It has already been admitted that if doctrine is to be abandoned, Paul must be abandoned: it may now be admitted that if doctrine is to be abandoned, even the primitive Jerusalem Church, with its message of the resurrection, must be abandoned. . . .

Must we really take such a step as that? It would certainly be an extraordinary step. A great religion derived its power from the message of the redeeming work of Christ; without that message Jesus and His disciples would soon have been forgotten. The same message, with its implications, has been the very heart and soul of the Christian movement throughout the centuries. . . .

It is not true that in basing Christianity upon an event the disciples of Jesus were departing from the teaching of their Master. For certainly Jesus Himself did the same thing. Jesus did not content Himself with enunciating general principles of religion and ethics; the picture of Jesus as a sage similar to Confucius, uttering wise maxims about conduct, may satisfy Mr. H. G. Wells, as he trips along lightly over the problems of history, but it disappears as soon as one engages seriously in historical research. ‘Repent,’ said Jesus, ‘for the Kingdom of Heaven is at hand.’ The gospel which Jesus proclaimed in Galilee consisted in the proclamation of a coming Kingdom. But clearly Jesus regarded the coming of the Kingdom as an event, or as a series of events. No doubt He also regarded the Kingdom as a present reality in the souls of men; no doubt He represented the Kingdom in one sense as already present. We shall not really succeed in getting along without this aspect of the matter in our interpretation of Jesus’ words. But we shall also not get along without the other aspect, according to which the coming of the Kingdom depended upon definite and catastrophic events. But if Jesus regarded the coming of the Kingdom as dependent upon a definite event, then His teaching was similar at the decisive point to that of the primitive Church; neither He nor the primitive Church enunciated merely general and permanent principles of religion; both of them, on the contrary, made the message depend upon something that happened. Only, in the teaching of Jesus the happening was represented as being still in the future, while in that of the Jerusalem Church the first act of it at least lay already in the past. Jesus proclaimed the event as coming; the disciples proclaimed part of it at least as already past; but the important thing is that both Jesus and the disciples did proclaim an event. Jesus was certainly not a mere enunciator of permanent truths, like the modern liberal preacher; on the contrary He was conscious of standing at the turning-point of the ages, when what had never been was now to come to be. (Christianity and Liberalism)

The Written Word and the Holy Spirit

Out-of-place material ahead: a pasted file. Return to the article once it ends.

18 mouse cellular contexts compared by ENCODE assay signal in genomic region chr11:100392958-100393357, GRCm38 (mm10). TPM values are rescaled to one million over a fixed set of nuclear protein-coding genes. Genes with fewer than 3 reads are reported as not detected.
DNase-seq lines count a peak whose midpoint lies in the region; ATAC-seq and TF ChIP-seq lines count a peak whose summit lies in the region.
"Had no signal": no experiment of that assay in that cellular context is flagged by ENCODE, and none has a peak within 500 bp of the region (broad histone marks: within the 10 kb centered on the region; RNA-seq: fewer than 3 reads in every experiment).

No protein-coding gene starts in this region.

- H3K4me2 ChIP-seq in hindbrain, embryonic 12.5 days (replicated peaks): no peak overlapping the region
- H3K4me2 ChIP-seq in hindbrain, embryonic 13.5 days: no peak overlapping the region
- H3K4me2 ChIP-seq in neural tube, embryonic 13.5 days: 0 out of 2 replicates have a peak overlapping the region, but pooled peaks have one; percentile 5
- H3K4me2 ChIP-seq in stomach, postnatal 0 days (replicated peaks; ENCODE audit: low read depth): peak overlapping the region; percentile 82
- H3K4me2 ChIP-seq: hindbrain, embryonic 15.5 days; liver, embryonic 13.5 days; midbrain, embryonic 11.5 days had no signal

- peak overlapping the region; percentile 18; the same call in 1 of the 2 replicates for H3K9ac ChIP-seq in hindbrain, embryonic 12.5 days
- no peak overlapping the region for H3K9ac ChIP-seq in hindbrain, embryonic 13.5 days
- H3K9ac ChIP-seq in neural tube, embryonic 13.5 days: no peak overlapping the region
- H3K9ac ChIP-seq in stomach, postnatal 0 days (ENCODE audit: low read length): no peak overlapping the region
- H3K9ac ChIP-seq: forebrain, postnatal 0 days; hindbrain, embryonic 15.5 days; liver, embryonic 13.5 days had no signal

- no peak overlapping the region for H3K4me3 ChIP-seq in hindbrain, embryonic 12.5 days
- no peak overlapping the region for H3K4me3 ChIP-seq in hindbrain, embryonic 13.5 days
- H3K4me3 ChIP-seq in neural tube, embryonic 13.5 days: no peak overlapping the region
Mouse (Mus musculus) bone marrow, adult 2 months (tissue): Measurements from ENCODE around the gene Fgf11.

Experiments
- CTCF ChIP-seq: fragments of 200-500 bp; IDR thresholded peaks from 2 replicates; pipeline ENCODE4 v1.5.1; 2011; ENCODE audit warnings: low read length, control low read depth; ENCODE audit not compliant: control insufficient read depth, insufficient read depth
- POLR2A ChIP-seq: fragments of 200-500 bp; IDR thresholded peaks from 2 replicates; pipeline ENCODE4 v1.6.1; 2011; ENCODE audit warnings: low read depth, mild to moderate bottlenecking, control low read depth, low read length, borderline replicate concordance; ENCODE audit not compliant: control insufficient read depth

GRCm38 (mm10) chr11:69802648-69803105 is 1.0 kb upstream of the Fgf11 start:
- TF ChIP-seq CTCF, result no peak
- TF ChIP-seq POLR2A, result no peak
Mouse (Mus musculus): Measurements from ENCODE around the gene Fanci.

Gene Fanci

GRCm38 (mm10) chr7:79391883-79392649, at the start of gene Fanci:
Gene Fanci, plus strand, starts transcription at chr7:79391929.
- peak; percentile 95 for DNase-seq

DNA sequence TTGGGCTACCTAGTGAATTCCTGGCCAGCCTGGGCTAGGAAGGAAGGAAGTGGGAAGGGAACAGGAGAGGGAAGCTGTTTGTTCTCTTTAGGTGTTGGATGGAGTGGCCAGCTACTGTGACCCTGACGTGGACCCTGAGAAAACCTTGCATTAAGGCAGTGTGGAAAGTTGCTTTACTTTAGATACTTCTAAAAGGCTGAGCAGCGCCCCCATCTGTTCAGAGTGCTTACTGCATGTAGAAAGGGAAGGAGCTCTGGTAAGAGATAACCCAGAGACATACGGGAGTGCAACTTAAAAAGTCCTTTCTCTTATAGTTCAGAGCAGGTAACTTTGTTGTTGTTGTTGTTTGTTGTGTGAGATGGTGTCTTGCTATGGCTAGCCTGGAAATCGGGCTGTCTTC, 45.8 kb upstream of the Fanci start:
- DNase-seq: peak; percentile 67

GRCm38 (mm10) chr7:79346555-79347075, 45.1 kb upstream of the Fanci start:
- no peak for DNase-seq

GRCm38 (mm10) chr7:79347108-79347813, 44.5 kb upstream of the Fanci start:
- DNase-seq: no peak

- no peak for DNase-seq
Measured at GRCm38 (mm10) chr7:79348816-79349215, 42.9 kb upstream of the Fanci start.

James M Boice:

“The Reformers, and particularly John Calvin, stressed the way the objective, written Word and the inner, supernatural ministry of the Holy Spirit work together, the Holy Spirit illuminating the Word to God’s people. The Word without the illumination of the Holy Spirit remains a closed book.”

Irreducible Complexity!

Science and the Bible:

Another convincing aspect of the design argument for God’s existence is the irreducible complexity of biological systems. Life did not arise by chance because macro-evolution by natural selection cannot explain the existence of humankind. Who programmed the cell with its digital code? Who gave it the capacity to make copies of itself? The advancement in scientific knowledge in this area is a major reason given by famous philosopher Anthony Flew for abandoning his atheism. Check out the following video on irreducible complexity:

 

All Scripture is Profitable

But as for you, continue in what you have learned and have firmly believed, knowing from whom you learned it and how from childhood you have been acquainted with the sacred writings, which are able to make you wise for salvation through faith in Christ Jesus. All Scripture is breathed out by God and profitable for teaching, for reproof, for correction, and for training in righteousness, that the man of God may be complete, equipped for every good work. (2 Timothy 3:14-17 ESV)

Paul clearly had the Old Testament scriptures in view when he spoke of “profitable for teaching” in the above verses. The Old Testament, he said, was “breathed out by God” and would make the man of God “complete, equipped for every good work.” Contrary to many popular, contemporary Christian ideas – the Old Testament will “make you wise for salvation through faith in Christ Jesus.” The Old Testament (OT), in other words, is a very valuable document authored by God to help us know Jesus Christ and live righteously.

We look to the OT to provide us with understanding of the nature of sin and the fall of man. We find there the ongoing revelation of God’s covenant of redemption and the Messianic prophecies. Only knowledge of the OT can help us understand such New Testament books as Hebrews and Revelation.

“Now these things happened to them as an example, but they were written down for our instruction, on whom the end of the ages has come.” (1 Corinthians 10:11 ESV) Paul has just discussed in the previous verses the fall of Israel in the wilderness. Now he notes that although these things happened to Israel, “they were written down for our instruction”. Think about that. The OT was written for our instruction. Do you complain when your pastor preaches from the OT? When was the last time you read from the OT?